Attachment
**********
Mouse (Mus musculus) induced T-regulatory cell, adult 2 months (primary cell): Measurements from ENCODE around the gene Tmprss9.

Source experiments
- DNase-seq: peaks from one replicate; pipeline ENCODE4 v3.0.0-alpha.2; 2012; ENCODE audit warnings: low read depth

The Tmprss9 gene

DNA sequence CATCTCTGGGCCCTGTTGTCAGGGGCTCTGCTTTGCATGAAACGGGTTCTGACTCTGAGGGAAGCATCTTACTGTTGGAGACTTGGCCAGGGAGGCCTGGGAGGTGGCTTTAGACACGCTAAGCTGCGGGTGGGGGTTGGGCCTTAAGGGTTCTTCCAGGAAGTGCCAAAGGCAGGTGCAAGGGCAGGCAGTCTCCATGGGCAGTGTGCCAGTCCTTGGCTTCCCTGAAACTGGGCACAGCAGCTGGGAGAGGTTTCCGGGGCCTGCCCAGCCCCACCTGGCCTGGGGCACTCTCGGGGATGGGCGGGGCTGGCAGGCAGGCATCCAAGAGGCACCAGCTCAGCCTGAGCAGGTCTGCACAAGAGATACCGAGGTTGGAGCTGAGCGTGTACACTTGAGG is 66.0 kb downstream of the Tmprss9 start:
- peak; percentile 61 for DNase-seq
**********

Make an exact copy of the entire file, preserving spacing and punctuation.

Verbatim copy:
Mouse (Mus musculus) induced T-regulatory cell, adult 2 months (primary cell): Measurements from ENCODE around the gene Tmprss9.

Source experiments
- DNase-seq: peaks from one replicate; pipeline ENCODE4 v3.0.0-alpha.2; 2012; ENCODE audit warnings: low read depth

The Tmprss9 gene

DNA sequence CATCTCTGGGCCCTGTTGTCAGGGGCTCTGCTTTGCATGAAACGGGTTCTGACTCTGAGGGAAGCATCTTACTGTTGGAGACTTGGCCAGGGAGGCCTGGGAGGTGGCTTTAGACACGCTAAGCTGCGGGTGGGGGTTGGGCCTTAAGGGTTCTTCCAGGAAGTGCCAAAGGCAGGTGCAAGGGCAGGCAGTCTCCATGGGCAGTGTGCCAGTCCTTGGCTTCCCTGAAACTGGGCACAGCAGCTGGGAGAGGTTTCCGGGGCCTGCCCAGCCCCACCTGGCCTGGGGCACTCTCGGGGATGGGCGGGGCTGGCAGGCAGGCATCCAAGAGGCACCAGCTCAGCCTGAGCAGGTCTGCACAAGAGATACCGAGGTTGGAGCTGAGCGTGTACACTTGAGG is 66.0 kb downstream of the Tmprss9 start:
- peak; percentile 61 for DNase-seq